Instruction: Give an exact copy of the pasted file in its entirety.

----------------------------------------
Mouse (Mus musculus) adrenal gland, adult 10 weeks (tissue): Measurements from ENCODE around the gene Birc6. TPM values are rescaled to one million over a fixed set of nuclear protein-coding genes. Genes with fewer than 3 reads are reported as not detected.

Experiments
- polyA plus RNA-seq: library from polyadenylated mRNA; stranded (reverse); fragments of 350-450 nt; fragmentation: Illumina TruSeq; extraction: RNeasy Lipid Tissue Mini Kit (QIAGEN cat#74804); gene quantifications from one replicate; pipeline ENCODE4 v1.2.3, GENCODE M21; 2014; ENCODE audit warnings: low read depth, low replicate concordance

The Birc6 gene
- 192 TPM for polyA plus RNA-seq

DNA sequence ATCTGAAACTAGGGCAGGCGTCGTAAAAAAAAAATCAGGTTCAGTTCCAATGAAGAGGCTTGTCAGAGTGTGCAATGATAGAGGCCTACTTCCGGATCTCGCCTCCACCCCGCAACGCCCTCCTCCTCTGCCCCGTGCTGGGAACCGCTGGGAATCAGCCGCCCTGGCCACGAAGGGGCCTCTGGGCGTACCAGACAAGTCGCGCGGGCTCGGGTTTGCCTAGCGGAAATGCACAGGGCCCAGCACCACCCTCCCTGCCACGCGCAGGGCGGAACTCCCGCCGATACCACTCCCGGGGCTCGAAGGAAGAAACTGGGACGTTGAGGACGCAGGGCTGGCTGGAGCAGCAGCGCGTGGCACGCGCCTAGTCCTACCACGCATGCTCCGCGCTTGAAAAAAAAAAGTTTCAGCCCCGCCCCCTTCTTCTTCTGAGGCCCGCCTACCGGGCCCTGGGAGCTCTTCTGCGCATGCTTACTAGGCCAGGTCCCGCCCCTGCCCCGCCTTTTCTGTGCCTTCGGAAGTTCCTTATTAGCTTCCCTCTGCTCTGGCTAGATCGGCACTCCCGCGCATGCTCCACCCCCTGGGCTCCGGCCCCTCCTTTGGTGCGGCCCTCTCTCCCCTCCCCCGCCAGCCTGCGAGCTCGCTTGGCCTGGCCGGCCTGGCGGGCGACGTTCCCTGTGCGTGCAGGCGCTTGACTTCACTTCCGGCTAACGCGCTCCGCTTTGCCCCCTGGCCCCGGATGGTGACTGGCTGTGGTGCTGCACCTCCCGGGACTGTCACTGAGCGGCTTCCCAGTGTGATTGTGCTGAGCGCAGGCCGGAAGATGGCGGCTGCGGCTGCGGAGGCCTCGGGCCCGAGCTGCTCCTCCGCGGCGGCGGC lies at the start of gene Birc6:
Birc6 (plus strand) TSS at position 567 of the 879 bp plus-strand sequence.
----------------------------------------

Mouse (Mus musculus) adrenal gland, adult 10 weeks (tissue): Measurements from ENCODE around the gene Birc6. TPM values are rescaled to one million over a fixed set of nuclear protein-coding genes. Genes with fewer than 3 reads are reported as not detected.

Experiments
- polyA plus RNA-seq: library from polyadenylated mRNA; stranded (reverse); fragments of 350-450 nt; fragmentation: Illumina TruSeq; extraction: RNeasy Lipid Tissue Mini Kit (QIAGEN cat#74804); gene quantifications from one replicate; pipeline ENCODE4 v1.2.3, GENCODE M21; 2014; ENCODE audit warnings: low read depth, low replicate concordance

The Birc6 gene
- 192 TPM for polyA plus RNA-seq

DNA sequence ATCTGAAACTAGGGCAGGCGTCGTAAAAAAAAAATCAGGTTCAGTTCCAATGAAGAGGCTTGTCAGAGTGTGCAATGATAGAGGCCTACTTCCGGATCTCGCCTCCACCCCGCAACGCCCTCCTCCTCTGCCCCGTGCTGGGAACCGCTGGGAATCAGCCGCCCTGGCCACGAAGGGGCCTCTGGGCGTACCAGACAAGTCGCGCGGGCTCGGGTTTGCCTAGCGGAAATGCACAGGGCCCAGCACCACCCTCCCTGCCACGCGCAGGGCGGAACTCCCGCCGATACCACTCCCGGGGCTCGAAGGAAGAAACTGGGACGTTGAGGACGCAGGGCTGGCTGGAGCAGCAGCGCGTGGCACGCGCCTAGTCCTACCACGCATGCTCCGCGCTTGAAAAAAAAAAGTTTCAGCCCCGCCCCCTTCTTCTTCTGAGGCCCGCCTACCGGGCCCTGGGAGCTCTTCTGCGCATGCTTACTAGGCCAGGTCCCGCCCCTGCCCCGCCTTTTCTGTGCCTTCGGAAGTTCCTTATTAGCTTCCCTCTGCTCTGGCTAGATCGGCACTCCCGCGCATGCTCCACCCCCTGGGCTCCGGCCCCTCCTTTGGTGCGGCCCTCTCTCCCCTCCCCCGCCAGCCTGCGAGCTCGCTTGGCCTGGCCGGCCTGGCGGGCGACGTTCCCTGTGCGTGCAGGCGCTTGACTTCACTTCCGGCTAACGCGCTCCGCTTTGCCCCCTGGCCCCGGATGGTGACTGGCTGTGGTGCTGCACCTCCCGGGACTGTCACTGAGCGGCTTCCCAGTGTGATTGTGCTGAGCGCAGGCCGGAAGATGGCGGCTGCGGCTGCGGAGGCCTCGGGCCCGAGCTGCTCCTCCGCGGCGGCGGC lies at the start of gene Birc6:
Birc6 (plus strand) TSS at position 567 of the 879 bp plus-strand sequence.